Securing a valid power of attorney for healthcare
As we have discussed in previous blogs, the Power of Attorney for Healthcare is one of the simplest and most effective estate planning tools. With a Power of Attorney for Healthcare, you can nominate a person to act on your behalf to make decisions based on your personal values and wishes if you are unable to do so. The person you nominate or name in your Power of Attorney for Healthcare is called your “agent.” You may identify a successor agent or a “backup” agent just in case your named agent is unable to act. However, you are NOT able to name co-agents. Only one person can be your agent.
Many married couples believe that a Power of Attorney for Healthcare is not necessary. Even though spouses may attend all medical appointments together and may be intimately familiar with each other’s overall well-being, they still may not have complete authority to make decisions on behalf of each other in the event of a disability. While hospitals often defer to a spouse or partner, they are not required by law to do so. It is also difficult to transfer a spouse or partner to a rehabilitation facility or nursing home without a power of attorney. It sound practice for all couples – married and unmarried – to have power of attorney documents naming each other as agents. Here is a link to the form.
In order for a Power of Attorney for Healthcare to be valid, it must be specifically executed according Illinois statute. When you execute or sign a Power of Attorney for Healthcare, you must sign the form in front of a witness. The witness cannot be related to you and cannot be the agent or backup agent you name in the document. The power of attorney document does not need to be notarized. After you and a witness sign the document, it is important that you give a copy of the document to your agent. This allows the agent easy access to the document in the event or an accident or sudden which renders you incapacitated. At your next doctor’s appointment you who should also give a copy to your doctor to be kept in his or her files.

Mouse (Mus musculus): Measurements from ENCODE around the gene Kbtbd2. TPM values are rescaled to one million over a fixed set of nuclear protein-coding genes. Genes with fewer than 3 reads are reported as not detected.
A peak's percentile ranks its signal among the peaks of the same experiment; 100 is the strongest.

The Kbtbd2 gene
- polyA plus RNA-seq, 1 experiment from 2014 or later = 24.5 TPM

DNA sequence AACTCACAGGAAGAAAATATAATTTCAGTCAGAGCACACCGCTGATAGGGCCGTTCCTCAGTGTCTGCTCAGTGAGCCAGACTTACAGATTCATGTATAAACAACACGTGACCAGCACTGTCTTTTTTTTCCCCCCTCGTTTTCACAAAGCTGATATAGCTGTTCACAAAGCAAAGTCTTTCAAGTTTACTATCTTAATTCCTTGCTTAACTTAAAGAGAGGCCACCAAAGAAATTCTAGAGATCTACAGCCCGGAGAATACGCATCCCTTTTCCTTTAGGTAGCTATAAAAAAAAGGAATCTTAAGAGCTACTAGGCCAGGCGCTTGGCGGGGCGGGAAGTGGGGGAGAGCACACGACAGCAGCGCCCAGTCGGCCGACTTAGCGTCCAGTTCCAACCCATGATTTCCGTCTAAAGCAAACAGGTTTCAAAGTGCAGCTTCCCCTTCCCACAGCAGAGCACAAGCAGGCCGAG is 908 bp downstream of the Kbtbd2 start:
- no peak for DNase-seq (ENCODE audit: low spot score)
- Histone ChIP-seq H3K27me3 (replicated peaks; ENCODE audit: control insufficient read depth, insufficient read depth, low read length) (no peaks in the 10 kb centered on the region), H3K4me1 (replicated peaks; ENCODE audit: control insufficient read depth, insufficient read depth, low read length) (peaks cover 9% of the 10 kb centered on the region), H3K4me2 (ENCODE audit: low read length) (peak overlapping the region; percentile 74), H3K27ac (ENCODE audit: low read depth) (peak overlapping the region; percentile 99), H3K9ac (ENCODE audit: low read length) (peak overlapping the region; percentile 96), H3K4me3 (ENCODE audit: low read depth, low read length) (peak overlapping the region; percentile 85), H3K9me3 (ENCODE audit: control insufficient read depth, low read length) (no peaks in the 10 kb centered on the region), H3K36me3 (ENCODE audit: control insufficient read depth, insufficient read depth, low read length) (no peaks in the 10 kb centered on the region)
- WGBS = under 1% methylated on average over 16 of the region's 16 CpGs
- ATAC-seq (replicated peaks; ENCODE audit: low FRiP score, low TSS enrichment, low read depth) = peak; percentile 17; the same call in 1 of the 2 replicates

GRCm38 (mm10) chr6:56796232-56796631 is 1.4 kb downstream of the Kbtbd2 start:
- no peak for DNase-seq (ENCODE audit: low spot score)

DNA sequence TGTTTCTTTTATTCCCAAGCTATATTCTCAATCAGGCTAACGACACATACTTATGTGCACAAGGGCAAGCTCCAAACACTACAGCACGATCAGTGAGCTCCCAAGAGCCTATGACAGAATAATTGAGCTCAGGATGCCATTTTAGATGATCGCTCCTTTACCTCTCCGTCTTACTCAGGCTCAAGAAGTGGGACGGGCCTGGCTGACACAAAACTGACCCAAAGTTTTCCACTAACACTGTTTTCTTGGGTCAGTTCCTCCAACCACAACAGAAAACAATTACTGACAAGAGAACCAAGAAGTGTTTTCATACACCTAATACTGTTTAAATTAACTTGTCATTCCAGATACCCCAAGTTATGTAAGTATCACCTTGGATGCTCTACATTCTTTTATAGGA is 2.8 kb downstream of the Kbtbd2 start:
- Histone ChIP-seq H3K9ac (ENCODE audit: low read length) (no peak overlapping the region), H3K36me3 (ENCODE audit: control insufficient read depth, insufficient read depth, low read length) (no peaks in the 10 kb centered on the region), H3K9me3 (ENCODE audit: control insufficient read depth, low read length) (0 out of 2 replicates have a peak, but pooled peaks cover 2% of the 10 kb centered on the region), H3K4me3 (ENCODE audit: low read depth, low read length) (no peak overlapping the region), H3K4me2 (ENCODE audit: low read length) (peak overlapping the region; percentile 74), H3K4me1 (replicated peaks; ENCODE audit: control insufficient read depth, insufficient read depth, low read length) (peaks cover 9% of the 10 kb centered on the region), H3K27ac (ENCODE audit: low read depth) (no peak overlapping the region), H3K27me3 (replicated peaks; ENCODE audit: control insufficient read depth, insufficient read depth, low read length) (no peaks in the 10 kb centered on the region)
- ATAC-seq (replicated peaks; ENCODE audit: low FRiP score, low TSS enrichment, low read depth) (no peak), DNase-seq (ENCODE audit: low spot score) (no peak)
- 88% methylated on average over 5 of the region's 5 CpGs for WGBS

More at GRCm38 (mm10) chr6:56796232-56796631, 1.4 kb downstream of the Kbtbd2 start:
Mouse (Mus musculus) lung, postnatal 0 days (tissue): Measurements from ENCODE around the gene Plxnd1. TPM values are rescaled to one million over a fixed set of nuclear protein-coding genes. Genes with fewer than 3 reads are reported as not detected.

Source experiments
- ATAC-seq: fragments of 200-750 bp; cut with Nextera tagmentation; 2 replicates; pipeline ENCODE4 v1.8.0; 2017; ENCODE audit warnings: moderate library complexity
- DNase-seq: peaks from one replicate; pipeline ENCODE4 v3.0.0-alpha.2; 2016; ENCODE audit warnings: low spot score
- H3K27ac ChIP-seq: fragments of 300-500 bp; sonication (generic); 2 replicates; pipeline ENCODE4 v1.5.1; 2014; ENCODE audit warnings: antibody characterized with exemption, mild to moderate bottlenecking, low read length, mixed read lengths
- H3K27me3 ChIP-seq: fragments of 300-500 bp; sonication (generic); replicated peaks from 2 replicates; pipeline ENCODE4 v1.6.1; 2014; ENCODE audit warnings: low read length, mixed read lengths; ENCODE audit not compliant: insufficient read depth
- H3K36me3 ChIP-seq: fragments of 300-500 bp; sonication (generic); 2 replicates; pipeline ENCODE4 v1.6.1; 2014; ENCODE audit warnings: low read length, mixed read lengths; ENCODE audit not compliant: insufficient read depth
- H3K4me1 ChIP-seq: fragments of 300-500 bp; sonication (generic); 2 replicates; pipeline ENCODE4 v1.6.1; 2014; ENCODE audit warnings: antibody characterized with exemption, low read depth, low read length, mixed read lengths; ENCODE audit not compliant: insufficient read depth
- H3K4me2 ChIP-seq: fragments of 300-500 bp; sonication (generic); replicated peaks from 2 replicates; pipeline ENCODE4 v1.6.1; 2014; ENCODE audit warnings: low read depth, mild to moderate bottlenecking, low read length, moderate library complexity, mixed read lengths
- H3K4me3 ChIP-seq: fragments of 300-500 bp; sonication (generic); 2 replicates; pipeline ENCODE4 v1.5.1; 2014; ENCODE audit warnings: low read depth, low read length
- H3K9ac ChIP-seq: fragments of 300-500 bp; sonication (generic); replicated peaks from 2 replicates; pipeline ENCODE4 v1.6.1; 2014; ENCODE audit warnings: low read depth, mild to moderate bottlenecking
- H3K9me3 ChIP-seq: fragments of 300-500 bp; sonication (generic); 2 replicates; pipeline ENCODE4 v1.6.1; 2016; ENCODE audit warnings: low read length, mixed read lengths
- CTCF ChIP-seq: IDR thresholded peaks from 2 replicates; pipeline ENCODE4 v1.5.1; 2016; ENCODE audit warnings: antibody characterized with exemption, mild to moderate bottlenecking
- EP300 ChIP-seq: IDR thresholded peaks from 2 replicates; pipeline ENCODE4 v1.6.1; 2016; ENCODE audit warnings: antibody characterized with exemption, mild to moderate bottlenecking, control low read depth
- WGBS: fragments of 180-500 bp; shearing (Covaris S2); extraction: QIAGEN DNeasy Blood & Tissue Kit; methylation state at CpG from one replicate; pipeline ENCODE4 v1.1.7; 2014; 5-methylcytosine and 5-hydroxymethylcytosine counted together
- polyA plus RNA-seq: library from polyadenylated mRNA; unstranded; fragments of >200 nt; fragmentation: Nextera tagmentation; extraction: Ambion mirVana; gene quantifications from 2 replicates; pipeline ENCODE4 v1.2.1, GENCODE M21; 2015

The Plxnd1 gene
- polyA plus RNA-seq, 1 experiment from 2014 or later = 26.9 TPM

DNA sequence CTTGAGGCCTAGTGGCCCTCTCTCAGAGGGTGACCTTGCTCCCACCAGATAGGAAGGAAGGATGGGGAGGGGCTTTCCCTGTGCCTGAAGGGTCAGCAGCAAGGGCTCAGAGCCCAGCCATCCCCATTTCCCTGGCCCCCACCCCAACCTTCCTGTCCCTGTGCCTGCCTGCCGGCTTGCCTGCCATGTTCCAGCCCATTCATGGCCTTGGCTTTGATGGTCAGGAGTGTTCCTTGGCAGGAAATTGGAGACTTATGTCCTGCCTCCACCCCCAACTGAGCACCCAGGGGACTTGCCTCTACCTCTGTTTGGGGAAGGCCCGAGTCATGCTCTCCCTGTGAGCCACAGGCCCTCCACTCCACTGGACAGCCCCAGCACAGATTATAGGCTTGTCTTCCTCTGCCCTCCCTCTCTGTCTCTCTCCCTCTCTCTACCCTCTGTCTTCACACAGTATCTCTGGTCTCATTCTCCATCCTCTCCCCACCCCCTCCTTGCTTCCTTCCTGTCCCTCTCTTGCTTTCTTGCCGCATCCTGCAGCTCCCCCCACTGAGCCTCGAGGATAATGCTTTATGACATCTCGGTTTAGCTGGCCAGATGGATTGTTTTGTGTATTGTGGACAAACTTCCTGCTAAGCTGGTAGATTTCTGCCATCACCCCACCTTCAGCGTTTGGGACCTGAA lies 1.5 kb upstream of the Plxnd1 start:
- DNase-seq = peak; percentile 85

After you execute your Power of Attorney for Healthcare, you may change your mind about your agent or any other decision you specified in the document. In this situation, you must tell someone who is at least 18 years old that you have changed your mind. You should then destroy the Power of Attorney document that you wish to revoke and complete a new Power of Attorney for Healthcare that reflects your wishes. Again, once the new document is properly executed you should provide copies of the document to your agent and doctors and inform them that you revoked your prior document and all copies of it should be destroyed.
Contact Hays Firm for More Information About Power of Attorney for Healthcare
It is important for you and your family to have a comprehensive estate plan in place to protect you and your loved ones during your life and after your death. If you have any questions a Power of Attorney for Healthcare and other estate planning documents please feel free to contact Hays Firm LLC to discuss how we can help you.